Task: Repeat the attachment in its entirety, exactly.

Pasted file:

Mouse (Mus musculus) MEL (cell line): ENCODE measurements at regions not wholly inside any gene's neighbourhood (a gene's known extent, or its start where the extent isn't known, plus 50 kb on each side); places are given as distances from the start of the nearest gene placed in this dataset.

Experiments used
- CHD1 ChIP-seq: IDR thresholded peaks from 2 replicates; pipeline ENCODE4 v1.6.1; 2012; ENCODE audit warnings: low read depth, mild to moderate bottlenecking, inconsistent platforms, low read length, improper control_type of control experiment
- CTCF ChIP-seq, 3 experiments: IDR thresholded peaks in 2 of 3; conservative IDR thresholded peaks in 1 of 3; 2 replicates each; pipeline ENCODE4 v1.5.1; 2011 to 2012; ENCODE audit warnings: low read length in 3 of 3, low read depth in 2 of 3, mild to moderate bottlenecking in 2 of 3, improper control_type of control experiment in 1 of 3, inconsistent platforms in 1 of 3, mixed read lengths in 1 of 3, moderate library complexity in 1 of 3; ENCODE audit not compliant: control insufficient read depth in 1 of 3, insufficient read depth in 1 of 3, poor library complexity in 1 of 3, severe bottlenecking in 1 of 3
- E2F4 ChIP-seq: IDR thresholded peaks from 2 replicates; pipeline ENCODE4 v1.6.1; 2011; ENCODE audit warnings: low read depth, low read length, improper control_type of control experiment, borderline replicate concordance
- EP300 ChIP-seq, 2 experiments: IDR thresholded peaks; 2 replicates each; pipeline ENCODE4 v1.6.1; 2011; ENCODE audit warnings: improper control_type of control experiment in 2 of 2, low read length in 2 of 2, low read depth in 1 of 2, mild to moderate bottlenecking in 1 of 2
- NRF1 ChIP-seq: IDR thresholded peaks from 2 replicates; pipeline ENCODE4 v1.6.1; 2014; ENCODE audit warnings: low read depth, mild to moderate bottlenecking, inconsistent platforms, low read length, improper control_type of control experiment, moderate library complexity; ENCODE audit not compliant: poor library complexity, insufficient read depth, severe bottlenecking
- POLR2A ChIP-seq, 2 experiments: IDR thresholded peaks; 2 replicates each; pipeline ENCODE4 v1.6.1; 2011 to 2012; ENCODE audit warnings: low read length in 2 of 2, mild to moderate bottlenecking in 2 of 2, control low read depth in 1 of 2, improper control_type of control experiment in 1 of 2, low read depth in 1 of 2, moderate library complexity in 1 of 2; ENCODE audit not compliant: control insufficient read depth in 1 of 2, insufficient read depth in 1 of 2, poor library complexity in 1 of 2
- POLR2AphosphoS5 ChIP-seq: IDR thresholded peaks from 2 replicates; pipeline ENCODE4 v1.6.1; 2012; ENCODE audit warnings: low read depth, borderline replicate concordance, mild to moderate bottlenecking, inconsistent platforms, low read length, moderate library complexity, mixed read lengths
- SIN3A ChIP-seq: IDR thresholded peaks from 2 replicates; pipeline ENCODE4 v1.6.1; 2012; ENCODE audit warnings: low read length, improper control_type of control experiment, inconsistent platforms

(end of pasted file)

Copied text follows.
Mouse (Mus musculus) MEL (cell line): ENCODE measurements at regions not wholly inside any gene's neighbourhood (a gene's known extent, or its start where the extent isn't known, plus 50 kb on each side); places are given as distances from the start of the nearest gene placed in this dataset.

Experiments used
- CHD1 ChIP-seq: IDR thresholded peaks from 2 replicates; pipeline ENCODE4 v1.6.1; 2012; ENCODE audit warnings: low read depth, mild to moderate bottlenecking, inconsistent platforms, low read length, improper control_type of control experiment
- CTCF ChIP-seq, 3 experiments: IDR thresholded peaks in 2 of 3; conservative IDR thresholded peaks in 1 of 3; 2 replicates each; pipeline ENCODE4 v1.5.1; 2011 to 2012; ENCODE audit warnings: low read length in 3 of 3, low read depth in 2 of 3, mild to moderate bottlenecking in 2 of 3, improper control_type of control experiment in 1 of 3, inconsistent platforms in 1 of 3, mixed read lengths in 1 of 3, moderate library complexity in 1 of 3; ENCODE audit not compliant: control insufficient read depth in 1 of 3, insufficient read depth in 1 of 3, poor library complexity in 1 of 3, severe bottlenecking in 1 of 3
- E2F4 ChIP-seq: IDR thresholded peaks from 2 replicates; pipeline ENCODE4 v1.6.1; 2011; ENCODE audit warnings: low read depth, low read length, improper control_type of control experiment, borderline replicate concordance
- EP300 ChIP-seq, 2 experiments: IDR thresholded peaks; 2 replicates each; pipeline ENCODE4 v1.6.1; 2011; ENCODE audit warnings: improper control_type of control experiment in 2 of 2, low read length in 2 of 2, low read depth in 1 of 2, mild to moderate bottlenecking in 1 of 2
- NRF1 ChIP-seq: IDR thresholded peaks from 2 replicates; pipeline ENCODE4 v1.6.1; 2014; ENCODE audit warnings: low read depth, mild to moderate bottlenecking, inconsistent platforms, low read length, improper control_type of control experiment, moderate library complexity; ENCODE audit not compliant: poor library complexity, insufficient read depth, severe bottlenecking
- POLR2A ChIP-seq, 2 experiments: IDR thresholded peaks; 2 replicates each; pipeline ENCODE4 v1.6.1; 2011 to 2012; ENCODE audit warnings: low read length in 2 of 2, mild to moderate bottlenecking in 2 of 2, control low read depth in 1 of 2, improper control_type of control experiment in 1 of 2, low read depth in 1 of 2, moderate library complexity in 1 of 2; ENCODE audit not compliant: control insufficient read depth in 1 of 2, insufficient read depth in 1 of 2, poor library complexity in 1 of 2
- POLR2AphosphoS5 ChIP-seq: IDR thresholded peaks from 2 replicates; pipeline ENCODE4 v1.6.1; 2012; ENCODE audit warnings: low read depth, borderline replicate concordance, mild to moderate bottlenecking, inconsistent platforms, low read length, moderate library complexity, mixed read lengths
- SIN3A ChIP-seq: IDR thresholded peaks from 2 replicates; pipeline ENCODE4 v1.6.1; 2012; ENCODE audit warnings: low read length, improper control_type of control experiment, inconsistent platforms